Oil-producer hedging programmes have been crucial in helping the US energy industry weather the steep downturn in crude prices and, in the present environment, options transactions have emerged as an important way for exploration and production (E&P) companies to raise capital, according to Peter Sherk, the global co-head of commodities at Morgan Stanley.
"The energy industry right now is struggling. It's in a much tougher spot than it had been and that many had anticipated," said Sherk, speaking at Energy Risk Summit USA on May 17. "In the E&P space, cheap, available capital is a thing of the past in many respects. There is a lot of distress in the debt markets as a result of what's happening with the energy crisis. Hedging has helped."
To illustrate his point, Sherk cited a study carried out by analysts on Morgan Stanley's commodities desk on hedging gains by a group of about 40 mid-sized E&P firms. If oil prices stay roughly where they are now for the rest of the year, hedging gains by the group will total $9 billion this year, he said.
The price of West Texas Intermediate (WTI) futures for June delivery settled at $48.31 per barrel (/bbl) on May 17. Despite a rally over the last three months, that price is still 48% less than the average price of WTI in 2014.
Sherk noted that hedging gains were even more impressive in the wake of the 2008 oil price crash, when front-month WTI futures plunged from record highs of $147/bbl in July that year to less than $35/bbl in December. In 2009, the same group of 40 mid-sized E&P firms in the Morgan Stanley study enjoyed an eye-popping $15 billion in collective hedging gains, said Sherk.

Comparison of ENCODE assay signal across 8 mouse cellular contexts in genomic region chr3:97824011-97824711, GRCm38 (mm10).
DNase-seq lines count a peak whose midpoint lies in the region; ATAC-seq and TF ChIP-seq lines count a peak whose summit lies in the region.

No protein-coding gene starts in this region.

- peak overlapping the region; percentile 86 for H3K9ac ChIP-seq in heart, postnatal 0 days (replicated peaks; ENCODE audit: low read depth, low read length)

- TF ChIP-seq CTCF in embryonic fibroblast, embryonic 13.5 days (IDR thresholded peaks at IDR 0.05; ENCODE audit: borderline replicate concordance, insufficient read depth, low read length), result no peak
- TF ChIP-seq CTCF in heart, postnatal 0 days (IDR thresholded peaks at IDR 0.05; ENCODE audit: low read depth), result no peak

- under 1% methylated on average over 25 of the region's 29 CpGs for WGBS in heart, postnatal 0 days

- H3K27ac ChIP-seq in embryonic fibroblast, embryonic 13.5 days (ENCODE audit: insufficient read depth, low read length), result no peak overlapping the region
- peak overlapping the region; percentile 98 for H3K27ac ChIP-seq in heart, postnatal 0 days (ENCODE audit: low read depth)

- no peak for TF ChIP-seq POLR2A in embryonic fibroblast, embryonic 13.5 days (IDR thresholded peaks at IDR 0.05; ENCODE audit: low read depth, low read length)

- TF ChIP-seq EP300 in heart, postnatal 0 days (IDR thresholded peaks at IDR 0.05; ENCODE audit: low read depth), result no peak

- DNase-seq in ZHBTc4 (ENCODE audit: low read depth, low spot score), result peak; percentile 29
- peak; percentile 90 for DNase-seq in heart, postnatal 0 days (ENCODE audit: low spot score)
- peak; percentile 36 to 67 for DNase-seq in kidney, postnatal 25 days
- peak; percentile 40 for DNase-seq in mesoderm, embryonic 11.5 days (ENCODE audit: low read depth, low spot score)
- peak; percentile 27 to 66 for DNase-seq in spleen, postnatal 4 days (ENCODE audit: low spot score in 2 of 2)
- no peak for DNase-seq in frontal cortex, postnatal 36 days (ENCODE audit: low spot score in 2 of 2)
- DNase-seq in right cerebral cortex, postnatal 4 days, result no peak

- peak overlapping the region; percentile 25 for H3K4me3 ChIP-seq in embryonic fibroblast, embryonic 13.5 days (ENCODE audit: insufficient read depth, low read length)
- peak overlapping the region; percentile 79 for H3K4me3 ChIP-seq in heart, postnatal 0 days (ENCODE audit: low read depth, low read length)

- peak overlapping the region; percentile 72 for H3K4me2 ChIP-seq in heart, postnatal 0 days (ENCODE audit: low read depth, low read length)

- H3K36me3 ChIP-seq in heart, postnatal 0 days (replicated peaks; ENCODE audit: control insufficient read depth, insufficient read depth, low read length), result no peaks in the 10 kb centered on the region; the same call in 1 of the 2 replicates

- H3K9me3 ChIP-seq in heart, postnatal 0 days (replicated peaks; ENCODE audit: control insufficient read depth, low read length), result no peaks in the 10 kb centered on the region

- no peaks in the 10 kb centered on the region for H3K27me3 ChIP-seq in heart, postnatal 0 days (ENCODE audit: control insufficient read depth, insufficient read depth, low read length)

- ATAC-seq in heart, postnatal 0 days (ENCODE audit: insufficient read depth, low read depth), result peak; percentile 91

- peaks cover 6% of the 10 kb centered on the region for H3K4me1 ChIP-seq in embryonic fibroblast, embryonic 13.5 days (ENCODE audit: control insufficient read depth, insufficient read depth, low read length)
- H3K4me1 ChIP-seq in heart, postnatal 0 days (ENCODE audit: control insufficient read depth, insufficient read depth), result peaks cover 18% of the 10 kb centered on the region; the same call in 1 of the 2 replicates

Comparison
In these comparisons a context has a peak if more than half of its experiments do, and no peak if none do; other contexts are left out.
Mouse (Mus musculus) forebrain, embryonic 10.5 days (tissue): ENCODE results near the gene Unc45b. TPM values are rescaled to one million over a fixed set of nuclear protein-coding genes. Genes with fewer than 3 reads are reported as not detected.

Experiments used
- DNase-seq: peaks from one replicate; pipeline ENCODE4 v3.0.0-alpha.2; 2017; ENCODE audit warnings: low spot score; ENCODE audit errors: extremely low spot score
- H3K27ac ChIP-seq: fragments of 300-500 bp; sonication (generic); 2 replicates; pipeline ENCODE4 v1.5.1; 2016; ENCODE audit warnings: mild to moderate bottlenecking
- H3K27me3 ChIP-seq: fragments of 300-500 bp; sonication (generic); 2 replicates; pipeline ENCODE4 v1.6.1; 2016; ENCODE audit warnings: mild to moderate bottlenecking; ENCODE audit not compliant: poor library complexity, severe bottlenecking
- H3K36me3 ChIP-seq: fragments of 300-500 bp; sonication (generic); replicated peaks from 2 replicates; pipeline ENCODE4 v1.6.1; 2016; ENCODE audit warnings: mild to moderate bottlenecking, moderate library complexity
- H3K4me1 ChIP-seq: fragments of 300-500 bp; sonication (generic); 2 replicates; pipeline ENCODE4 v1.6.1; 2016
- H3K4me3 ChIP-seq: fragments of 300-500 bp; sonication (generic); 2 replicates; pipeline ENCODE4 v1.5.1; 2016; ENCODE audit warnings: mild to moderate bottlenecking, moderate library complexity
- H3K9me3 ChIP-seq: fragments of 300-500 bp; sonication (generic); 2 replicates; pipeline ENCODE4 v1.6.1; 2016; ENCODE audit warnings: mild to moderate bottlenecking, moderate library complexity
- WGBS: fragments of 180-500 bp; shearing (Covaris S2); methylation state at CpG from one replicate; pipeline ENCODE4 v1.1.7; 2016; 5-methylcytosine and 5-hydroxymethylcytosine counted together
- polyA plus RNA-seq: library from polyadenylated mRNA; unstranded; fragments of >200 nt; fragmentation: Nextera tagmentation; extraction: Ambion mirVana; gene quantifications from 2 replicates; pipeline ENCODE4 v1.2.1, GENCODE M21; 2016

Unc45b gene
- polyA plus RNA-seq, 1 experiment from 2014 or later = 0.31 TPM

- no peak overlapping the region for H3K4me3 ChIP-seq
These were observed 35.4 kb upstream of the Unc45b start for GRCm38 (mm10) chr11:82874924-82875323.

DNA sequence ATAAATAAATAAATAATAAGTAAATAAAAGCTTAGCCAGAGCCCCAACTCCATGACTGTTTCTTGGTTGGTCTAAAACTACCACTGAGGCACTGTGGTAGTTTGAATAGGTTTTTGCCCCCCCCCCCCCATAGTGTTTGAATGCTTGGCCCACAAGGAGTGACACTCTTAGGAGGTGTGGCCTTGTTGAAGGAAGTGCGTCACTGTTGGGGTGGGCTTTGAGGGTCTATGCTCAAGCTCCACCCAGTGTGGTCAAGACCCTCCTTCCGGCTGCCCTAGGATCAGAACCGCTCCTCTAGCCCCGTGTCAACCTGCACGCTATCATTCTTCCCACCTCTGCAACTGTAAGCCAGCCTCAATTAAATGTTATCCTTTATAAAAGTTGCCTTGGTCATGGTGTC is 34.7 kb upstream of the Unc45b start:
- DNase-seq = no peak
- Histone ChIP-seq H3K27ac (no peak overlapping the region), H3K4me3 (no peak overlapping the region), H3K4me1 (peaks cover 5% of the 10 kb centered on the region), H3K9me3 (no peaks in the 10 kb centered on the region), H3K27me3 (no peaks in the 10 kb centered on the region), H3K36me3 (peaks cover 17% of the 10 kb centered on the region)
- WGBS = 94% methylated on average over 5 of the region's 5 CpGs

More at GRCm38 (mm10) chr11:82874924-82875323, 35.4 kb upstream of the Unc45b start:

"I had to check that a couple of times because I was astonished that it could be that big of a number," said Sherk. "Prices had fallen so far and hedging had been pretty aggressive. It kept a lot of these companies afloat when they would have gone under were it not for the ability to still service their debt because they had that revenue."
In retrospect, he added, the hedges US oil producers put in place prior to the 2008 crash allowed the industry to begin developing the technology of hydraulic fracturing, or ‘fracking', and horizontal drilling, which began to enter widespread commercial use in 2009–10.
"By hedging forward aggressively, producers were able to borrow a lot of money, they had access to capital and then, when the energy market crashed, they had all of these hedges in place," Sherk said.
Amid the distress in the E&P sector today, he added, derivatives can play a different role: helping oil producers sell their upside to raise capital. Producers should consider the sale of call options as a way to raise capital without the dilutive effect of issuing more equity, Sherk said. Such an approach differs from the more common way in which E&P firms sell call options: the zero-cost collar, in which a firm sells call options to finance the purchase of put options, effectively sacrificing its upside to protect its downside.
"You should look at upside not as a source of funding to protect your downside entirely, but also as a way of generating capital," he said. "I think this is the time. When capital was cheap and readily available it made no sense, but the timing is different now. This is the way we adapt, and maybe this is the way the industry ought to be looking at market opportunities today."